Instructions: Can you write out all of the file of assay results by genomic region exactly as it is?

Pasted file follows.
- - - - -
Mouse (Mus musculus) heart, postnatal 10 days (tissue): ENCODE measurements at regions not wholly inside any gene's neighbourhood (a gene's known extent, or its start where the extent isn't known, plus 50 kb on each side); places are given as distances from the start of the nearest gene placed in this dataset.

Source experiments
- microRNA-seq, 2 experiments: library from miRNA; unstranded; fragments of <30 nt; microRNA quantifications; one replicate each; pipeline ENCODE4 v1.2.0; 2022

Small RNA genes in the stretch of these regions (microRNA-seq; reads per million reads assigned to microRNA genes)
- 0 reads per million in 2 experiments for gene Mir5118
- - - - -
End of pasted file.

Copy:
Mouse (Mus musculus) heart, postnatal 10 days (tissue): ENCODE measurements at regions not wholly inside any gene's neighbourhood (a gene's known extent, or its start where the extent isn't known, plus 50 kb on each side); places are given as distances from the start of the nearest gene placed in this dataset.

Source experiments
- microRNA-seq, 2 experiments: library from miRNA; unstranded; fragments of <30 nt; microRNA quantifications; one replicate each; pipeline ENCODE4 v1.2.0; 2022

Small RNA genes in the stretch of these regions (microRNA-seq; reads per million reads assigned to microRNA genes)
- 0 reads per million in 2 experiments for gene Mir5118